Treasury Secretary Steven Mnuchin Copyright Getty Images
Treasury Secretary Steven Mnuchin

Professionals Could Have Lower Tax Rates Than Their Employees

We welcome you to Mnuchin land.

Toto, we’re not paying taxes in Kansas anymore.

Taxes on Pass-Through Entities

In 2013, to spur business growth and job creation, Kansas exempted pass-through entities such as limited liability companies (LLCs) and S corporations from state income taxes. Tax collections plummeted when the number of taxpayers becoming pass-through entities burgeoned.

Kansas Governor Sam Brownback vetoed a bill eliminating the ”LLC loophole.” Some commentators maintain that other factors caused the decreased state income tax collections.

Ostensibly inspired by Kansas, the Trump and Ways & Means tax plans would reduce but not eliminate taxes on pass-through entities.

Under the Trump plan, the top income tax rate of 35 percent would be reduced to 15 percent for pass-throughs. The pass-through rate under the W&M plan would be 20 percent (instead of a top rate of 35 percent).

The pass-through rate would benefit mom and pop businesses, as well as lawyers, CPAs, architects, doctors, dentists, consultants, hedge fund managers and notaries.1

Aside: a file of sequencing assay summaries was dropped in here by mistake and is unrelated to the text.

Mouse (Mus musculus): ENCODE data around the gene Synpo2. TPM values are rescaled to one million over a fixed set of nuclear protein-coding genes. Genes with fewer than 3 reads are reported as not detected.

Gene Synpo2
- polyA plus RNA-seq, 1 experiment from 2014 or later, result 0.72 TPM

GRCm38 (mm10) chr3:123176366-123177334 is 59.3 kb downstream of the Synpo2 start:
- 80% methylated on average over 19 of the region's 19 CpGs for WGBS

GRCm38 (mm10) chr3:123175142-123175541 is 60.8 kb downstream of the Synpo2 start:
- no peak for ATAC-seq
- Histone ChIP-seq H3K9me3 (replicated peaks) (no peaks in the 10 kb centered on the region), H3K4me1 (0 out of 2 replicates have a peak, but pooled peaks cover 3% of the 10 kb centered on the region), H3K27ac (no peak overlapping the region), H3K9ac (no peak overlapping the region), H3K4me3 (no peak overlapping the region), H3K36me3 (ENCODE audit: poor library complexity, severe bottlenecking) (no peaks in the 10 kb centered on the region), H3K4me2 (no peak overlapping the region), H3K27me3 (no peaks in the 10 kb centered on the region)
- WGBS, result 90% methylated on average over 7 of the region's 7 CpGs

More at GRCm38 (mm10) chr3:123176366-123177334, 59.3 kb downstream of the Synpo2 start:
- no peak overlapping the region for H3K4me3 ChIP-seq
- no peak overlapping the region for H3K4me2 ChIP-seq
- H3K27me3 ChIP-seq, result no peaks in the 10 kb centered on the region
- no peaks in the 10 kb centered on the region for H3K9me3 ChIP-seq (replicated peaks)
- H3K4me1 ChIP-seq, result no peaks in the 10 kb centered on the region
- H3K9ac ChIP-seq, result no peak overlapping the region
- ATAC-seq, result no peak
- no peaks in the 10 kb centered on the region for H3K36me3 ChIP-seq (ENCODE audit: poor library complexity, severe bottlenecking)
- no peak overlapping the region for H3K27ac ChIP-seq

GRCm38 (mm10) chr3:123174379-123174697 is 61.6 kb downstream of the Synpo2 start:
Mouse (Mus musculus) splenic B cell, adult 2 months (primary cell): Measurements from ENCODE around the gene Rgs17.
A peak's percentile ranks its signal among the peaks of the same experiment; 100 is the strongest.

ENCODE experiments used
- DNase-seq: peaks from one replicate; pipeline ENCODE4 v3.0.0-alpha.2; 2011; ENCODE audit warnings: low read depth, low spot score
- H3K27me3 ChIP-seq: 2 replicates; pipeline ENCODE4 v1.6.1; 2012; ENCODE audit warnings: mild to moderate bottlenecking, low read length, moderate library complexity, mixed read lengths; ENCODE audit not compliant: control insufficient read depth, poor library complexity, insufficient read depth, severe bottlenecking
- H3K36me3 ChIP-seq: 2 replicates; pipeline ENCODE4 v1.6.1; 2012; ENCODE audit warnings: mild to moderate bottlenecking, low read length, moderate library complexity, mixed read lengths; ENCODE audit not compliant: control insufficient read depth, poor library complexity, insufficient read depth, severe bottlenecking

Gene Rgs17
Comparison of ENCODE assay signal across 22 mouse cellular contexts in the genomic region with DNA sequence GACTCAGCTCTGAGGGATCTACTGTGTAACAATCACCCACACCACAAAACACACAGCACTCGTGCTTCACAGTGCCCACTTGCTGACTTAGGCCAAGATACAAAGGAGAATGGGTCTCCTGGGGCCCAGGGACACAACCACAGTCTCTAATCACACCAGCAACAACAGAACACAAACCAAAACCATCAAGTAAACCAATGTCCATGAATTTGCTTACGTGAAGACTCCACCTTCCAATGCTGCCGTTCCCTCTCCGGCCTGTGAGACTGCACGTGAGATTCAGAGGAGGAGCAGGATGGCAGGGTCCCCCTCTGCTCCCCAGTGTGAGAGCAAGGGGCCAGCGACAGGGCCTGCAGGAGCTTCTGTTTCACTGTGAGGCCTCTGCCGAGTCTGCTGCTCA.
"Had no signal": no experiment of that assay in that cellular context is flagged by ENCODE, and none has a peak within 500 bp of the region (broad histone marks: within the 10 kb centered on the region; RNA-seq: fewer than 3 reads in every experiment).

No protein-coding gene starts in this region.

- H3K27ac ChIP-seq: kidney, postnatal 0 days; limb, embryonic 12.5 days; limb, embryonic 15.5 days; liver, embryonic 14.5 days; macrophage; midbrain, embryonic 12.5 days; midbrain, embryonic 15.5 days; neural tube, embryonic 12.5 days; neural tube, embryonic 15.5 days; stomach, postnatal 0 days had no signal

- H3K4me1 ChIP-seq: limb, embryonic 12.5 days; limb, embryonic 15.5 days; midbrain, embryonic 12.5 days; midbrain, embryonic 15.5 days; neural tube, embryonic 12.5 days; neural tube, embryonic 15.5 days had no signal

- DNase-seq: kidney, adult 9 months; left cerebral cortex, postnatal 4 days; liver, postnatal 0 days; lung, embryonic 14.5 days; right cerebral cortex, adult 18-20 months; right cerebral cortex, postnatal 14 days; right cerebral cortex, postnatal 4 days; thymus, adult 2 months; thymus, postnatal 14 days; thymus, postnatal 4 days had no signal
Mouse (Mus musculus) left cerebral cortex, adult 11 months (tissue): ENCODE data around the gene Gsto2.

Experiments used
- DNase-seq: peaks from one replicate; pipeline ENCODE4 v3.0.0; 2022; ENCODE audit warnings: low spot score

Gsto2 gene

If the low tax on pass-through income is enacted, professionals now doing business as LLCs, etc., or who become LLCs, will pay lower taxes than their secretaries and other employees.

Mnuchin Land

Treasury Secretary Steven Mnuchin says that the low pass-through rate would be drafted in a way that it “won’t be a loophole for rich people who should be paying higher rates.”

Does the Wizard of IRS have enough employees to assure that every farmer and his cow won’t be able to take advantage of a special low pass-through tax rate?

Endnote

1 When I graduated from law school, one of my classmates was a double threat: a lawyer and a notary. Back then, notaries got 25 cents per document. A large admiralty law firm had 600 documents to be notarized. My classmate, the lawyer/notary, landed the job and made $150 for the day. That was more than he made in a week as a law firm associate. They may have also given him lunch.

 

© Conrad Teitell 2017. This is not intended as legal, tax, financial or other advice. Check with your advisor on how the rules apply to you.

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